Sow welfare in farrowing systems

EM Baxter*, Inger Lise Andersen, Sandra A. Edwards

*Corresponding author for this work

Research output: Chapter in Book/Report/Conference proceedingChapter


Most sows worldwide farrow while restrained in a farrowing crate. This poses a welfare dilemma. The restriction of sow movement interferes with the performance of species-specific behaviours such as nest-building, orientation, exploration, and communication with the piglets and leads to increased physiological stress. However, allowing the sow more freedom to perform motivated behaviours often results in increased crushing of piglets and hence a piglet welfare problem. Research efforts have led to successful development of loose farrowing systems delivering high performance and high welfare. Key to success is allowing species-typical behaviours that contribute to biological fitness, which encompasses important performance parameters such as number of offspring produced, offspring viability, and maternal rearing ability. Performance and welfare can improve by optimising system design (e.g. housing), human inputs (e.g. management), and animal inputs (e.g. genetic selection strategies). Continuing genetic selection pressure for sow leanness and prolificacy has, however, significant impacts on their welfare. A more balanced equation, where the cost of maternal investment is balanced against the increase in the number of piglets born and weaned, is needed as a basis for breeding programs.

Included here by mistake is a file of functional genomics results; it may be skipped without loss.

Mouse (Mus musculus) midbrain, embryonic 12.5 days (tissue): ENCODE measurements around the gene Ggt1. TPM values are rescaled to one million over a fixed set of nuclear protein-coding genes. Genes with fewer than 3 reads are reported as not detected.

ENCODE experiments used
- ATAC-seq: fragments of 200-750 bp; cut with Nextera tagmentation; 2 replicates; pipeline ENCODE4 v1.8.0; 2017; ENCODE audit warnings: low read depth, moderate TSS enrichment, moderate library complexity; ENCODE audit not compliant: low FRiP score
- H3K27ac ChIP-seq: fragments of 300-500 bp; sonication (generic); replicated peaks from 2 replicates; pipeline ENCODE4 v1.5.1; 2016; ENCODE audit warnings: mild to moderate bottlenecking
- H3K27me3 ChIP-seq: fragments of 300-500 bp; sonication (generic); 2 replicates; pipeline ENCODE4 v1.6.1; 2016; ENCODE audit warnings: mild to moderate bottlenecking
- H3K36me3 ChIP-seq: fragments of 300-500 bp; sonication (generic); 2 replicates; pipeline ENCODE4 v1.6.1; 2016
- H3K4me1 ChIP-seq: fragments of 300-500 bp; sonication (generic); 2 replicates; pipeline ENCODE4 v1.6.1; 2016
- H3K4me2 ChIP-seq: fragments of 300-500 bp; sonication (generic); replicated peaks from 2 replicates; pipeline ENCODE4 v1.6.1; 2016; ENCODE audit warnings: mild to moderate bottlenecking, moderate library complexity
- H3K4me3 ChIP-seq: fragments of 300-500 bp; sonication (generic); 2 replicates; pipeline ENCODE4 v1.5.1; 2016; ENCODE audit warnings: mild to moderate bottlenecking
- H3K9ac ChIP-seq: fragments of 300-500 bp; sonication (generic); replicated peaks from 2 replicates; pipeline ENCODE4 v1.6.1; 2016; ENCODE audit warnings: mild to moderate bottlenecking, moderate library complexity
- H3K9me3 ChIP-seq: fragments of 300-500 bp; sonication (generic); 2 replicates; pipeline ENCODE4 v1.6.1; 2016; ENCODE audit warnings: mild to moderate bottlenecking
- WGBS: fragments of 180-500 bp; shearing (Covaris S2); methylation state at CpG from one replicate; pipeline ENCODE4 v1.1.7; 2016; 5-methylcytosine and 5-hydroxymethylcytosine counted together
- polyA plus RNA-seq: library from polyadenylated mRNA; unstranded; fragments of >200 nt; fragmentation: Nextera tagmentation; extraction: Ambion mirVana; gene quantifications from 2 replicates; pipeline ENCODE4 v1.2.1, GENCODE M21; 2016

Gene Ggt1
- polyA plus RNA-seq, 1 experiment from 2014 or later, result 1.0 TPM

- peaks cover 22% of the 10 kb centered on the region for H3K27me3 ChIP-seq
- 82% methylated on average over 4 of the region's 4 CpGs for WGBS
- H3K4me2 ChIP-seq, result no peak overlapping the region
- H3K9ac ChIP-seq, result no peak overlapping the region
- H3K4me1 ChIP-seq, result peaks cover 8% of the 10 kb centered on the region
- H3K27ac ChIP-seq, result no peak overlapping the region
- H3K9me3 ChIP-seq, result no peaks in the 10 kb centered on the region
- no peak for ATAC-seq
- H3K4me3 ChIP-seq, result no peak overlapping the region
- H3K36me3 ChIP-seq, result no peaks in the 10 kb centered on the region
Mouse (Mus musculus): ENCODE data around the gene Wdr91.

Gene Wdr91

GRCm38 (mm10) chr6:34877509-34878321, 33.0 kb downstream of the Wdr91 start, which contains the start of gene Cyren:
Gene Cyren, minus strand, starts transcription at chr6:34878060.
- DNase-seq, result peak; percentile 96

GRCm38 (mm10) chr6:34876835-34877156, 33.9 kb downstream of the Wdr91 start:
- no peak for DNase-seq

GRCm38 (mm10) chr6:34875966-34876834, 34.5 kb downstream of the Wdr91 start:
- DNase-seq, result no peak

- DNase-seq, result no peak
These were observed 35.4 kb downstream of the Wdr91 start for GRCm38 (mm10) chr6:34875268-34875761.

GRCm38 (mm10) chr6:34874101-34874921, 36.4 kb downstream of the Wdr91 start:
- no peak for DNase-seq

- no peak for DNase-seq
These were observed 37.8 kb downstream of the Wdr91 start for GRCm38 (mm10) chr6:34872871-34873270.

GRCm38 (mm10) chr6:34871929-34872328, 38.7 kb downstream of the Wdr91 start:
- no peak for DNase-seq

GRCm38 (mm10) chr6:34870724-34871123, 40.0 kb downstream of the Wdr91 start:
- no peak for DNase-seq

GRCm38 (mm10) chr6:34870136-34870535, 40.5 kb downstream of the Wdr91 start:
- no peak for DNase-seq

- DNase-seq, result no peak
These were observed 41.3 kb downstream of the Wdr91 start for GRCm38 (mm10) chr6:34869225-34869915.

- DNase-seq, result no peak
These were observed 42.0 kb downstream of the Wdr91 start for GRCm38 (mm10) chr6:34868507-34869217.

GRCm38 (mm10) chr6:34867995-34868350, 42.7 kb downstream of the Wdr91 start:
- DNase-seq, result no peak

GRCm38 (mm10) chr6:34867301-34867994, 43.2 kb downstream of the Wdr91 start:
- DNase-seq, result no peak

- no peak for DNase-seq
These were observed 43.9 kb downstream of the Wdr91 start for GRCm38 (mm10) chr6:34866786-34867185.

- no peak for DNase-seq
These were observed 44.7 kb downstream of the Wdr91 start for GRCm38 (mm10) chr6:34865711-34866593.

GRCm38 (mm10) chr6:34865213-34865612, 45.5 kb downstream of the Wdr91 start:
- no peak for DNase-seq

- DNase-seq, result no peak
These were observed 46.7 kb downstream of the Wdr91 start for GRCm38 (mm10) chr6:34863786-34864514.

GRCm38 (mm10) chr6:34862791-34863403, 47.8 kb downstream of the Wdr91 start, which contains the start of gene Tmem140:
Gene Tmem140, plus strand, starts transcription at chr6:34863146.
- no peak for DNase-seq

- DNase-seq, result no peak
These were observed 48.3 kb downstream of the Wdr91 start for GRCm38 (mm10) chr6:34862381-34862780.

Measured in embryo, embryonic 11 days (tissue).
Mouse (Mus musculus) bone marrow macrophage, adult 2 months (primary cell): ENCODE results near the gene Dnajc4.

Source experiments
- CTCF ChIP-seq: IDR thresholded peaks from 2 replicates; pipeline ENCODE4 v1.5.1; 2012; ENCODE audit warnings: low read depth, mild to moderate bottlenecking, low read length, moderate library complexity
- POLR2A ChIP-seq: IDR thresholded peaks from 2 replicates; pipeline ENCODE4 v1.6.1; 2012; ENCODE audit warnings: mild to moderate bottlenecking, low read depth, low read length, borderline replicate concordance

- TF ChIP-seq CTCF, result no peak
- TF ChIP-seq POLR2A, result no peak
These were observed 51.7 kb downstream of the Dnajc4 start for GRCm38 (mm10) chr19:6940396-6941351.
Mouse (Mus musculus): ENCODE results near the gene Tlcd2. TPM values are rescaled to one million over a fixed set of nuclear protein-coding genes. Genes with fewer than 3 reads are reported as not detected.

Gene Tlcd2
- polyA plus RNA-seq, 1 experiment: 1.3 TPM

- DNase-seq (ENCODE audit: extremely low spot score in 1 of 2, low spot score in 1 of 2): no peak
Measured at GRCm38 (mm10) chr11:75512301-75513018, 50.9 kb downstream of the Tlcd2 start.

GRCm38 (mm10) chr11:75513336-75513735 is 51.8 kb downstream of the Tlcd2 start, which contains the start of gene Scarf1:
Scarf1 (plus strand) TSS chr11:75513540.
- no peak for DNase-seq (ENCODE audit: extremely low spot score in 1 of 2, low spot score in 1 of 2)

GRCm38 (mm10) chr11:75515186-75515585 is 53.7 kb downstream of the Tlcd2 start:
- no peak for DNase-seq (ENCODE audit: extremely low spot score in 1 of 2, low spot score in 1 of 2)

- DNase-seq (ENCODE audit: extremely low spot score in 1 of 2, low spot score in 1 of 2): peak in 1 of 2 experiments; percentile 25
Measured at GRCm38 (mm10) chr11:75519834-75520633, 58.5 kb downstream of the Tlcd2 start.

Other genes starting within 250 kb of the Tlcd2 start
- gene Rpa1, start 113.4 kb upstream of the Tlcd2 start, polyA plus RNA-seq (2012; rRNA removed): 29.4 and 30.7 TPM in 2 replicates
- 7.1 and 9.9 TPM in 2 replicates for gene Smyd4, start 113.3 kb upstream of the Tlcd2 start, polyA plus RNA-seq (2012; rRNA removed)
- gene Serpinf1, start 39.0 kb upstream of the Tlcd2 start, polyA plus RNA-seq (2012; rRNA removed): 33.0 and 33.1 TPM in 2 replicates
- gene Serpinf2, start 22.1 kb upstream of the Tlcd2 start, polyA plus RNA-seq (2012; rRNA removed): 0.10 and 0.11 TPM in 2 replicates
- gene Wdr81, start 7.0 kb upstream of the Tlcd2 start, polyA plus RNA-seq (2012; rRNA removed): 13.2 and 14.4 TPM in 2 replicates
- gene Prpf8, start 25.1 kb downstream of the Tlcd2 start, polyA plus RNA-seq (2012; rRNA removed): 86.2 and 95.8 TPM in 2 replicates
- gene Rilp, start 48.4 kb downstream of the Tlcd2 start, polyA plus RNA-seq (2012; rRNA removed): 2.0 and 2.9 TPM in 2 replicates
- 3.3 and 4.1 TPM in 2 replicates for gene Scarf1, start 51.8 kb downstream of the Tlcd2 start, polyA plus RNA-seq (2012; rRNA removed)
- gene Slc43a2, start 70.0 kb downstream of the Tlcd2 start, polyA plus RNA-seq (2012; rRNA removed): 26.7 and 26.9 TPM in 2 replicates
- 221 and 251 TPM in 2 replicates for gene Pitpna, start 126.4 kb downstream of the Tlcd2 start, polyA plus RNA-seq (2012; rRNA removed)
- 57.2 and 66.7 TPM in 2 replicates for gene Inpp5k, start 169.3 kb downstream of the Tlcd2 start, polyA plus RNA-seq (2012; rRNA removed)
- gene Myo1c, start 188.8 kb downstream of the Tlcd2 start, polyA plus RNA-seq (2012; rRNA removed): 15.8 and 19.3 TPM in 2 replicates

Original languageEnglish
Title of host publicationAdvances in Pig Welfare
EditorsIrene Camerlink, Emma Baxter
PublisherWoodhead Publishing
ISBN (Electronic)978-0-323-91573-1
ISBN (Print)978-0-323-85676-8
Publication statusFirst published - 6 Oct 2023


  • Free farrowing
  • Temporary crating
  • Genetic selection
  • Management
  • Maternal behaviour
  • Piglet survival


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